Wolf also recruited Tilda Swinton to do some spoken word, playing the part of ‘The Voice of Hope’, and as you’d expect, anything involving Patrick Wolf and Tilda Swinton is pretty much a tandem of awesomeness. What I love most about Patrick Wolf’s unique brand of folktronica, and what gives his music so much power and feeling, is that it is completely authentic and uncynical. You can tell that being a songwriter and musician is a vocation for Patrick Wolf, and that if he didn’t happen to be a rock star he’d probably still be wandering the globe with a violin tucked under his arm.
1. The Antlers – Hospice
The Antlers‘Hospice is a work that manages to be both epic and intricately personal. One interpretation is that it’s a concept album about the tale of a bone marrow cancer patient, told from the perspective of her lover/carer. Also integrated into this is a parallel storyline about Sylvia Plath. Anyone familiar with Plath’s work will be able to recognise thematic similarities between many of her poems such as Tulips, and indeed some of her personal experiences, and this record. Hospice is a nuanced and fully realized portrait that does justice to the difficult themes it tackles. On Sylvia there’s a slow, heartbeat like pulse throughout the whole song that begins with eerie ambient noise before giving way to an anthemic chorus imploring “Sylvia, get your head out of the oven”. It’s a work layered with complex and often contradictory emotions that run the gamut of human feeling: guilt, betrayal, love, loss and perhaps ultimately the uncomfortable realization that relief can sometimes only come, for both patient and carer, in the form of death releasing someone from unbearable pain.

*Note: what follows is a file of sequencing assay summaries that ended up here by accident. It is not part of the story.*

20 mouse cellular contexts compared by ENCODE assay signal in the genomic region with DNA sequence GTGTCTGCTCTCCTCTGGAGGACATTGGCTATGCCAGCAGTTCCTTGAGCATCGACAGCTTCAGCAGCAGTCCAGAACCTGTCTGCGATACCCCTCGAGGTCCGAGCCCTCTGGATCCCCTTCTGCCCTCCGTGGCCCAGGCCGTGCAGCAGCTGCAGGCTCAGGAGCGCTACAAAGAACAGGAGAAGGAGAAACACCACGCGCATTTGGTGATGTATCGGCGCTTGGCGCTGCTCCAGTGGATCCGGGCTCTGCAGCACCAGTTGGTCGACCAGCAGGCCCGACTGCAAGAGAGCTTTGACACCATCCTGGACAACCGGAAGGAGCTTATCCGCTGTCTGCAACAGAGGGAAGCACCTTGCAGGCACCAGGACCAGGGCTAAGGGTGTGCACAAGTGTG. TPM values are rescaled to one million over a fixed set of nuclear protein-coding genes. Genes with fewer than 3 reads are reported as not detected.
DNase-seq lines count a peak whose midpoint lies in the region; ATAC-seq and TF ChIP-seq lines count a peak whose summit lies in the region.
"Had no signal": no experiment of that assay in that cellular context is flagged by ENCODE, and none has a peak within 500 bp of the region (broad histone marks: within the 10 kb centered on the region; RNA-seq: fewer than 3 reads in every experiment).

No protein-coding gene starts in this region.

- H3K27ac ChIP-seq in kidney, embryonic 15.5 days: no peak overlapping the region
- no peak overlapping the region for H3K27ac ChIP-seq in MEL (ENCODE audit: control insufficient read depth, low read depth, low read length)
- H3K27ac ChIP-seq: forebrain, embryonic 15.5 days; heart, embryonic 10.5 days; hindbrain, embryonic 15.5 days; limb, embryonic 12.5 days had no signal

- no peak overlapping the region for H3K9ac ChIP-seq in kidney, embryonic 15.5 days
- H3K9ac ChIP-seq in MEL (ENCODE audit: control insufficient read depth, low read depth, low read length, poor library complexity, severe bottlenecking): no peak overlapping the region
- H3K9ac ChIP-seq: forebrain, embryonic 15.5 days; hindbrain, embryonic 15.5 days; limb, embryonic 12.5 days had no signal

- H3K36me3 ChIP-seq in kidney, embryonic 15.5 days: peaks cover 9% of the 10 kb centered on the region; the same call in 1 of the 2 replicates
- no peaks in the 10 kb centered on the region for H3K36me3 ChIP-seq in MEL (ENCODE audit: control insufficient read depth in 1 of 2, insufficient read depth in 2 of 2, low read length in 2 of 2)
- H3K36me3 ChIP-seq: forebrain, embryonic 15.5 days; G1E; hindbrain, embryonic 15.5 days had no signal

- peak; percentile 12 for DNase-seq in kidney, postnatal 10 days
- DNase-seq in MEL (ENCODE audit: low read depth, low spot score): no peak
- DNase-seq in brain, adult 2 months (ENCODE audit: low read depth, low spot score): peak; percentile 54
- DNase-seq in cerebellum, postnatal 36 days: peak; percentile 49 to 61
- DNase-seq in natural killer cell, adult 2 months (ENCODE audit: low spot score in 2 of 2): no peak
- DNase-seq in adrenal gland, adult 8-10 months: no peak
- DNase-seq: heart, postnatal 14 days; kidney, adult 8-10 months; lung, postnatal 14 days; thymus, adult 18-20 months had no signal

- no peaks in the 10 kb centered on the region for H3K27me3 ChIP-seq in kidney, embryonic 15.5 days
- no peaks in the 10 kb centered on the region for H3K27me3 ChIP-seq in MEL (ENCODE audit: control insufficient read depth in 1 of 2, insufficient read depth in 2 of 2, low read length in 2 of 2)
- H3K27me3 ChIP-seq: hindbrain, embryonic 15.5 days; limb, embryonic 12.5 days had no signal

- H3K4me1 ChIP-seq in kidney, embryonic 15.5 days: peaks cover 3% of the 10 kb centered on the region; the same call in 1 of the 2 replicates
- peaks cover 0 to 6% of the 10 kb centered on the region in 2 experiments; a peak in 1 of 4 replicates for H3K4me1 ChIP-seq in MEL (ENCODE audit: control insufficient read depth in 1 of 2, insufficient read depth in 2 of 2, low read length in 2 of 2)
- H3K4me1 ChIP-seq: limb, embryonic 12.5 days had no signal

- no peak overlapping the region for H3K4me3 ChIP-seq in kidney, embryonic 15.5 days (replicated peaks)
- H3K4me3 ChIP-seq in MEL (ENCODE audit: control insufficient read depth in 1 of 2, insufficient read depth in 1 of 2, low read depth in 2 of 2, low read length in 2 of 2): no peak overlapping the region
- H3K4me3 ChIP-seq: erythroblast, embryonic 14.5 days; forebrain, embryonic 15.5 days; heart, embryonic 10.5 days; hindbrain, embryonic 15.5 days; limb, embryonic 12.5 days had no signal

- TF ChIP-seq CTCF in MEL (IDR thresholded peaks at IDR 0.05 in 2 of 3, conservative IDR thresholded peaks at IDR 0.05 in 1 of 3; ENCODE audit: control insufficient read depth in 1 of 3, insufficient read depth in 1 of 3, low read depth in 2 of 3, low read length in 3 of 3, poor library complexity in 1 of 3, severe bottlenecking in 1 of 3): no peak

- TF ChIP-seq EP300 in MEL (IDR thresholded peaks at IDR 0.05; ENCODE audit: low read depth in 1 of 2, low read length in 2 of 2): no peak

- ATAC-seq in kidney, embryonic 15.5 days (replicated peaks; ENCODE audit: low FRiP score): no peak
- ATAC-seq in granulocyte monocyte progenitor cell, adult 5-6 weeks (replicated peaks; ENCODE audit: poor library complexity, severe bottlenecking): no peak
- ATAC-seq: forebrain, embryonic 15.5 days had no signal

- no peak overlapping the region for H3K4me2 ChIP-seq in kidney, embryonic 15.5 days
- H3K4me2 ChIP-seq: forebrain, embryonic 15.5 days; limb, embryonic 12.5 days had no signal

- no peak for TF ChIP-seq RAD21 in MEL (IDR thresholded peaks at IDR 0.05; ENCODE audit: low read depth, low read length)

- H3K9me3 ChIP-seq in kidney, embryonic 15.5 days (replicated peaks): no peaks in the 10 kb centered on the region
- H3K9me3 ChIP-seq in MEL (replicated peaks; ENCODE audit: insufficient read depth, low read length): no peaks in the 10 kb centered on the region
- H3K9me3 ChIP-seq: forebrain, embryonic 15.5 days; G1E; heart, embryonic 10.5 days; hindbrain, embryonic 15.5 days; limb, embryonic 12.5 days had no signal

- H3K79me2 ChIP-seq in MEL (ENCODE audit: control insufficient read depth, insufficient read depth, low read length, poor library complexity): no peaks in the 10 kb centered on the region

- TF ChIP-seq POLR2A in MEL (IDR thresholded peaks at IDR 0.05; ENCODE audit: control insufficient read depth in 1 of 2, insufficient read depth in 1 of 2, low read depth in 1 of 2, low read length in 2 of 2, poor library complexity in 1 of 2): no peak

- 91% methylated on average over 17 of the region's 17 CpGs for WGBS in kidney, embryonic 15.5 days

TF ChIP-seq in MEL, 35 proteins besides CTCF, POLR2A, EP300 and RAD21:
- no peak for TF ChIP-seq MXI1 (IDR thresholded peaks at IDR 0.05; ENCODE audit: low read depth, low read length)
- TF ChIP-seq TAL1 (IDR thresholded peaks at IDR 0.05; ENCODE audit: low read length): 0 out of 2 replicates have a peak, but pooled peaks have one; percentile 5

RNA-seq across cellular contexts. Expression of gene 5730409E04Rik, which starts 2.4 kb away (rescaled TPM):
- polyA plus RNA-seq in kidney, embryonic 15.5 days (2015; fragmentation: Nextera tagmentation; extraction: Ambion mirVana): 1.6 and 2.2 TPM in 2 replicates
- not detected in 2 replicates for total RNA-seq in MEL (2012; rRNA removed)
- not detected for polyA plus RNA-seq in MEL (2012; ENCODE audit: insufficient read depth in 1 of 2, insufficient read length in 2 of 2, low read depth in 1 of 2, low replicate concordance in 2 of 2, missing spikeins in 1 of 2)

Many of the tracks are composed around a similar formula, using a combination of stuttering synth and driving acoustic guitar strum anchored by a steady drumbeat. It’s a very cohesive album, while the tracks undoubtedly stand up individually, it’s a narrative that really needs to be heard in album form to be fully appreciated. Personally, I recommend putting the record on and sitting down with the beautiful album art and liner notes to fully appreciate Peter Silberman’s lyrics and skillful storytelling. I had this album blasting from my stereo when my friend walked in and instead of making one of her usual derisive remarks about my latest musical obsession merely observed that “this music sounds sick”, which is actually a good indication of how effective Silberman and co. were at evoking an atmosphere perfectly befitting an album entitled Hospice. Basically, this album is devastating in all the right ways. And I think it’s the sign of a great album when a record gets better and better and allows you to discover new things about it with each listen.
So tell us, what’s in your Top 10 list of 2009 records?